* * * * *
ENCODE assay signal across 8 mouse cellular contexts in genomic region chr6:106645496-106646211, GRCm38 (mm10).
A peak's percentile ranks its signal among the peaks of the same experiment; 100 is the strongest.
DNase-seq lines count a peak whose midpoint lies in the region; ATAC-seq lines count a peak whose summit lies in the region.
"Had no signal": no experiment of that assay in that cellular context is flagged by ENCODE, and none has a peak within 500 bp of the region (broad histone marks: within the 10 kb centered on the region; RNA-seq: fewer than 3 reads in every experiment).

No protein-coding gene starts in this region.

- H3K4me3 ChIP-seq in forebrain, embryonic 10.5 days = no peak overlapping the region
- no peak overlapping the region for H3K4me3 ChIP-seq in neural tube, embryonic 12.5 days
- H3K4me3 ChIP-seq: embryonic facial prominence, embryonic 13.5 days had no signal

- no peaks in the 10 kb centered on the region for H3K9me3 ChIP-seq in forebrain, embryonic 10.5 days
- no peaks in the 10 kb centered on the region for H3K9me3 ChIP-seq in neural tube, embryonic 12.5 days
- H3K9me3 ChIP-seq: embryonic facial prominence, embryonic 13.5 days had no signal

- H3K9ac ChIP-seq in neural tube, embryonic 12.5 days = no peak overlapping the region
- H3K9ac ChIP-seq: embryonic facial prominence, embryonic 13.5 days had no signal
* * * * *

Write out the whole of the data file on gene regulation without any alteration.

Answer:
ENCODE assay signal across 8 mouse cellular contexts in genomic region chr6:106645496-106646211, GRCm38 (mm10).
A peak's percentile ranks its signal among the peaks of the same experiment; 100 is the strongest.
DNase-seq lines count a peak whose midpoint lies in the region; ATAC-seq lines count a peak whose summit lies in the region.
"Had no signal": no experiment of that assay in that cellular context is flagged by ENCODE, and none has a peak within 500 bp of the region (broad histone marks: within the 10 kb centered on the region; RNA-seq: fewer than 3 reads in every experiment).

No protein-coding gene starts in this region.

- H3K4me3 ChIP-seq in forebrain, embryonic 10.5 days = no peak overlapping the region
- no peak overlapping the region for H3K4me3 ChIP-seq in neural tube, embryonic 12.5 days
- H3K4me3 ChIP-seq: embryonic facial prominence, embryonic 13.5 days had no signal

- no peaks in the 10 kb centered on the region for H3K9me3 ChIP-seq in forebrain, embryonic 10.5 days
- no peaks in the 10 kb centered on the region for H3K9me3 ChIP-seq in neural tube, embryonic 12.5 days
- H3K9me3 ChIP-seq: embryonic facial prominence, embryonic 13.5 days had no signal

- H3K9ac ChIP-seq in neural tube, embryonic 12.5 days = no peak overlapping the region
- H3K9ac ChIP-seq: embryonic facial prominence, embryonic 13.5 days had no signal